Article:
As with wine, beer will often benefit from barrel-aging. Depending on the type of wood used to make the barrel and whether the barrel was previously used or not, barrel-aging homebrew offers an additional realm of complexity, with flavors ranging from oak, vanilla, and toast, not to mention the characteristics of the wine or spirits that previously occupied the barrel.
Though homebrewers can certainly obtain barrels for aging their beer, an easier and more cost effective method is to let the beer age on wood chips. Oak is the wood of choice, and brewers can get French or American white oak, each of which offer a slightly different flavor profile. Additionally, these oak chips may be toasted, which will lend the beer notes of coconut or vanilla. Plain, or non-toasted oak offers more of a “raw” wood flavor. The oak should be sap clear. This is typically done by allowing it to sun-dry for 18 months to 3 years.
So what types of beers work best for oak-aging?
Generally, the best beers for oak-aging are more robust beer styles. Imperial and barleywines are good choices, as the higher gravity lends itself to longer aging. The intensity of the flavor in more robust beers can also more easily stand up to the oak flavor without getting covered up. Some of these stronger styles may be aged for months before developing the appropriate balance. That’s not to say I haven’t had great oak-aged saisons and IPAs. It can be done, but achieving the right balance is a more delicate operation.
To avoid over-oaking your homebrew, you might try one of two different strategies:
- Option 1: Add 1-2 ounces of oak chips to your beer in the secondary fermenter. Taste the beer periodically, every week or so, and rack the beer off the oak chips when the taste is to your liking.
- Option 2: Remove 1 gallon of beer by racking it into a 1-gallon glass jug with 2-4 ounces of oak chips. This will result in strongly oaked beer, which can then be blended back into the main batch at the ratio that tastes good to you.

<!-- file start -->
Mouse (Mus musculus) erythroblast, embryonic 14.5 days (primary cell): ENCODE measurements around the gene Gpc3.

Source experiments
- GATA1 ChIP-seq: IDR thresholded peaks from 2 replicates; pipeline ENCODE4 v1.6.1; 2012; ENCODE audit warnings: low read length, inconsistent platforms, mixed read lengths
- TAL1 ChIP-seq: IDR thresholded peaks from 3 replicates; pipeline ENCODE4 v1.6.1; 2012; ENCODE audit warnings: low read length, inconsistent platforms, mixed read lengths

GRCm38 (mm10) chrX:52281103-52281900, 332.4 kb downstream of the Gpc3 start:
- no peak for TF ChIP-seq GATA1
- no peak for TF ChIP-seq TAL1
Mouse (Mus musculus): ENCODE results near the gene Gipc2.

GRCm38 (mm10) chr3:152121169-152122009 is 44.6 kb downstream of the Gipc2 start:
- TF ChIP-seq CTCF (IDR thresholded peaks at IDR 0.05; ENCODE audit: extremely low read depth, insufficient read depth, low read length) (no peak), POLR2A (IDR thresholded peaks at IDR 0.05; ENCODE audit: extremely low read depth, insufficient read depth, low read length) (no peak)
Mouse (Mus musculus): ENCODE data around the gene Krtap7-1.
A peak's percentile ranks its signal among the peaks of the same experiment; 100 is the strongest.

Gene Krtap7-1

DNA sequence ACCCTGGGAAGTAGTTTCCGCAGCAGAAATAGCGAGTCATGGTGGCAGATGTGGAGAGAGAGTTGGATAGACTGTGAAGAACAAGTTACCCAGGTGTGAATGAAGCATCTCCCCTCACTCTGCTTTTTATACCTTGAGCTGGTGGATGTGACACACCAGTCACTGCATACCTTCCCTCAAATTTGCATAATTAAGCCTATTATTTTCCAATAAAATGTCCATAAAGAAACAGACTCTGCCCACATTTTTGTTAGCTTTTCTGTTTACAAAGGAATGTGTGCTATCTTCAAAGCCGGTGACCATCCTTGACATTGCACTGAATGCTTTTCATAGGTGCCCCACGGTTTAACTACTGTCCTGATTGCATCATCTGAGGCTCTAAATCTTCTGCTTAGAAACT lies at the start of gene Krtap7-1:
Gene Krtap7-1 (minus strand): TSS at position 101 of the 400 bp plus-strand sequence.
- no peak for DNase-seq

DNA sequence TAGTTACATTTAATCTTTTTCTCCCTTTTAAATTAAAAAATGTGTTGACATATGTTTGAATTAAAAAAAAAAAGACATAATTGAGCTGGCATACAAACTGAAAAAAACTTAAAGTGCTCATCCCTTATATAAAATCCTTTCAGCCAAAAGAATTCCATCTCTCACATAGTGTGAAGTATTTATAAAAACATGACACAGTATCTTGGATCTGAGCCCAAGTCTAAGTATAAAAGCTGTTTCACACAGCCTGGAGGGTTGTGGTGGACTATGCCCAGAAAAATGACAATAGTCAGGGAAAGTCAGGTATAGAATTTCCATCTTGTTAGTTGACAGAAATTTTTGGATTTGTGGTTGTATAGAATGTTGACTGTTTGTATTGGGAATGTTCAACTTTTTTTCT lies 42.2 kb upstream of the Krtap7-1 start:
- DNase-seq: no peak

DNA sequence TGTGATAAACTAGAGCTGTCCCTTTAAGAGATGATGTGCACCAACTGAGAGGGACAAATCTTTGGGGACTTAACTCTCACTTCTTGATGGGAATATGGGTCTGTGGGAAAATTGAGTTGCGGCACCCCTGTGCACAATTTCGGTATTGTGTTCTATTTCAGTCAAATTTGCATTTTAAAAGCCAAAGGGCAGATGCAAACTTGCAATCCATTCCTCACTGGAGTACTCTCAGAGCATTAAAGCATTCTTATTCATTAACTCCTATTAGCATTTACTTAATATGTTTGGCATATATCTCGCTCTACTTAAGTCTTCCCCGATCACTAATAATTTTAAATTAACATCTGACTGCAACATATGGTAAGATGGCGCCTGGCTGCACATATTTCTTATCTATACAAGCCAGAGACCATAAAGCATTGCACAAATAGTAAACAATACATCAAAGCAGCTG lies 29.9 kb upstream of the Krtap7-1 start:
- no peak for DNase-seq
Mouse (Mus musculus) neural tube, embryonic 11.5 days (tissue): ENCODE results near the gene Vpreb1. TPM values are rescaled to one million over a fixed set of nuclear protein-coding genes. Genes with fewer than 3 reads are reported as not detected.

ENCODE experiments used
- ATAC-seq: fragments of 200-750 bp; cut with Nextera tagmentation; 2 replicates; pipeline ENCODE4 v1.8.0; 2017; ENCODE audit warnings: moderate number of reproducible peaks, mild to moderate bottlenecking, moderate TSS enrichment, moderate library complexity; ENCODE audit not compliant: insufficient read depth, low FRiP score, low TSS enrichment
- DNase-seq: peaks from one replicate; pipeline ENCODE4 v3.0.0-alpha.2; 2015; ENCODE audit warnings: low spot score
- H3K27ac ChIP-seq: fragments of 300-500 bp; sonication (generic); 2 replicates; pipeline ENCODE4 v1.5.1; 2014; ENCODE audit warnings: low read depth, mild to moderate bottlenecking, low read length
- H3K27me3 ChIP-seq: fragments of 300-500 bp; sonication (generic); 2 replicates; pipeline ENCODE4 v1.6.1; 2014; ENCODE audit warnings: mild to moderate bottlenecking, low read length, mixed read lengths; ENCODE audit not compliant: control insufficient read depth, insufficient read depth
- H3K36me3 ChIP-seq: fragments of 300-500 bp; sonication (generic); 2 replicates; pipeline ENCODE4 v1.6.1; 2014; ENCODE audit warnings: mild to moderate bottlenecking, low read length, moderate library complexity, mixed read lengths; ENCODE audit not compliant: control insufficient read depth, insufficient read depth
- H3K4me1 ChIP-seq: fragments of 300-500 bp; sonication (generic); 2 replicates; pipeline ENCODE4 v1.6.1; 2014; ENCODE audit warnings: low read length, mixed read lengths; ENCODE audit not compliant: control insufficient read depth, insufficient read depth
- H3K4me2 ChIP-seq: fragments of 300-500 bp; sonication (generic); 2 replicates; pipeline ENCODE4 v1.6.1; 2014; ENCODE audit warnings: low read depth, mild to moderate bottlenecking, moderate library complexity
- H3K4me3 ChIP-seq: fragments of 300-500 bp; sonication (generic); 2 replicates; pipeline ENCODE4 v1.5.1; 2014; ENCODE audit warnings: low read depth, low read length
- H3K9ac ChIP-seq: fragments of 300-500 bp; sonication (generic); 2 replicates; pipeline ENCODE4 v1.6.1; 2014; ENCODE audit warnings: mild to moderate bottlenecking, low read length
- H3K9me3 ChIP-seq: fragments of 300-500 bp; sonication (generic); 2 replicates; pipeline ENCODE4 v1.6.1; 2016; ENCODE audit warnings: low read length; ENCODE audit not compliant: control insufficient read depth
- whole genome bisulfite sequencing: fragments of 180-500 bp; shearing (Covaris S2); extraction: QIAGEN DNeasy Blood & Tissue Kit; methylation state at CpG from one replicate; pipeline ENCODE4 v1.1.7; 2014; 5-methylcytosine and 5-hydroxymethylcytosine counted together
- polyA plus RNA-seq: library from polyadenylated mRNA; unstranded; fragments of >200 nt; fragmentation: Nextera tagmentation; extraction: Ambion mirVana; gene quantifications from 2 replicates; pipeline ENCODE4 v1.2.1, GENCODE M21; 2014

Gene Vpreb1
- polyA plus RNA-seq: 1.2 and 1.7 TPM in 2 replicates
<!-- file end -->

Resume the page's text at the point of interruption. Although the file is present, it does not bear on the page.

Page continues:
If you’re into craft beer, you’ve probably come across beer aged in all kinds of different barrels: red wine, white wine, bourbon, tequila, brandy. If you’d like to add the flavor of a wine or spirit to your wood-aged beer, simply soak the oak chips in about a cup of your wine or spirit of choice for a week or more. Then strain out the oak chips and place them in your secondary fermenter. If desired, you can blend in some of the reserved wine or spirit to taste. The best way to do this is to pull out a small sample of beer and then dosing it with small amounts of the wine or spirit. Then you can calculate how much to blend back in to the larger batch. Err on the side of caution – you can always add more, but you can’t take it out.
Barrel-aging homebrew – with or without wine and spirits – introduces a new skill set to the brewer’s palette: tasting and blending. Barrel-aging may be more of an art than a science, so for best results, taste your beer as it ages on the oak and if needed, blend together multiple oaked and un-oaked batches to get the flavor your want.
Do you barrel-age your homebrew? What are some of your favorite beer styles for barrel-aging?
David Ackley is a writer, brewer, and craft beer marketing consultant. He holds a General Certificate in Brewing from the Institute of Brewing and Distilling and is founder of the Local Beer Blog.